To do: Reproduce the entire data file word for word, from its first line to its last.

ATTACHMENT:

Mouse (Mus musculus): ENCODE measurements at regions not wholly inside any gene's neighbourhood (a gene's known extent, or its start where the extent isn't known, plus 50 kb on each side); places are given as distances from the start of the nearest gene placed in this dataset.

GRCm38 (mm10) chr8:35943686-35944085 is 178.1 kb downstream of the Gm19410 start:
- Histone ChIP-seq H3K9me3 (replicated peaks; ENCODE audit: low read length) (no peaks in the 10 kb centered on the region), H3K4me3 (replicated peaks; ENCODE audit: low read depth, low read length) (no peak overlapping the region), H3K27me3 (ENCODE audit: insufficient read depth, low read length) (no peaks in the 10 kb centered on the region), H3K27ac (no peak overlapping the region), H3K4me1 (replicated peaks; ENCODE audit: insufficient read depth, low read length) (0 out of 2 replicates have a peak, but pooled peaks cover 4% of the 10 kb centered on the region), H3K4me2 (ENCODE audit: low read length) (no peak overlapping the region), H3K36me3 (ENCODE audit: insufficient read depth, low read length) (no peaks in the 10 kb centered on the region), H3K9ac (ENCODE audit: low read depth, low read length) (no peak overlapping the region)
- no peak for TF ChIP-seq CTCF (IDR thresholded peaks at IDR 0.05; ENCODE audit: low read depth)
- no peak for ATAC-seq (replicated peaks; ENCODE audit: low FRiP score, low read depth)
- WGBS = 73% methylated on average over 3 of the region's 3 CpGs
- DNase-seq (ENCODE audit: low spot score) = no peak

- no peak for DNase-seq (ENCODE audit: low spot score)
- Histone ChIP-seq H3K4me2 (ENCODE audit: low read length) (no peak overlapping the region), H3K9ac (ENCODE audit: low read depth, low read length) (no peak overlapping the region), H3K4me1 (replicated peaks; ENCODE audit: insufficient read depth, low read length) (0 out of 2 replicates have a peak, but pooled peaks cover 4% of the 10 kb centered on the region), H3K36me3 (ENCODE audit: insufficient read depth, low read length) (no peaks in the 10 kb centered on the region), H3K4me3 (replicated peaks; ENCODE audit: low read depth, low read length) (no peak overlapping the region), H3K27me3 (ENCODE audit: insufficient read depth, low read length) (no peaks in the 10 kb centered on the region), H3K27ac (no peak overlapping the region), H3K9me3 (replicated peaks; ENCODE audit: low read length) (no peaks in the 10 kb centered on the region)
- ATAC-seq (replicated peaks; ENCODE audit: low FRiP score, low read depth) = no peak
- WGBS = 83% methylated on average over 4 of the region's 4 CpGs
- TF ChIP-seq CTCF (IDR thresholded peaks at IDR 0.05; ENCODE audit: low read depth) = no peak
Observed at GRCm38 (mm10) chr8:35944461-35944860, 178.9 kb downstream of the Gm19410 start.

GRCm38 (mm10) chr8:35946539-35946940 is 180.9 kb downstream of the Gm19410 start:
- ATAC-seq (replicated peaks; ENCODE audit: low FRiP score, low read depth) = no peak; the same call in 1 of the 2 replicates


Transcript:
Mouse (Mus musculus): ENCODE measurements at regions not wholly inside any gene's neighbourhood (a gene's known extent, or its start where the extent isn't known, plus 50 kb on each side); places are given as distances from the start of the nearest gene placed in this dataset.

GRCm38 (mm10) chr8:35943686-35944085 is 178.1 kb downstream of the Gm19410 start:
- Histone ChIP-seq H3K9me3 (replicated peaks; ENCODE audit: low read length) (no peaks in the 10 kb centered on the region), H3K4me3 (replicated peaks; ENCODE audit: low read depth, low read length) (no peak overlapping the region), H3K27me3 (ENCODE audit: insufficient read depth, low read length) (no peaks in the 10 kb centered on the region), H3K27ac (no peak overlapping the region), H3K4me1 (replicated peaks; ENCODE audit: insufficient read depth, low read length) (0 out of 2 replicates have a peak, but pooled peaks cover 4% of the 10 kb centered on the region), H3K4me2 (ENCODE audit: low read length) (no peak overlapping the region), H3K36me3 (ENCODE audit: insufficient read depth, low read length) (no peaks in the 10 kb centered on the region), H3K9ac (ENCODE audit: low read depth, low read length) (no peak overlapping the region)
- no peak for TF ChIP-seq CTCF (IDR thresholded peaks at IDR 0.05; ENCODE audit: low read depth)
- no peak for ATAC-seq (replicated peaks; ENCODE audit: low FRiP score, low read depth)
- WGBS = 73% methylated on average over 3 of the region's 3 CpGs
- DNase-seq (ENCODE audit: low spot score) = no peak

- no peak for DNase-seq (ENCODE audit: low spot score)
- Histone ChIP-seq H3K4me2 (ENCODE audit: low read length) (no peak overlapping the region), H3K9ac (ENCODE audit: low read depth, low read length) (no peak overlapping the region), H3K4me1 (replicated peaks; ENCODE audit: insufficient read depth, low read length) (0 out of 2 replicates have a peak, but pooled peaks cover 4% of the 10 kb centered on the region), H3K36me3 (ENCODE audit: insufficient read depth, low read length) (no peaks in the 10 kb centered on the region), H3K4me3 (replicated peaks; ENCODE audit: low read depth, low read length) (no peak overlapping the region), H3K27me3 (ENCODE audit: insufficient read depth, low read length) (no peaks in the 10 kb centered on the region), H3K27ac (no peak overlapping the region), H3K9me3 (replicated peaks; ENCODE audit: low read length) (no peaks in the 10 kb centered on the region)
- ATAC-seq (replicated peaks; ENCODE audit: low FRiP score, low read depth) = no peak
- WGBS = 83% methylated on average over 4 of the region's 4 CpGs
- TF ChIP-seq CTCF (IDR thresholded peaks at IDR 0.05; ENCODE audit: low read depth) = no peak
Observed at GRCm38 (mm10) chr8:35944461-35944860, 178.9 kb downstream of the Gm19410 start.

GRCm38 (mm10) chr8:35946539-35946940 is 180.9 kb downstream of the Gm19410 start:
- ATAC-seq (replicated peaks; ENCODE audit: low FRiP score, low read depth) = no peak; the same call in 1 of the 2 replicates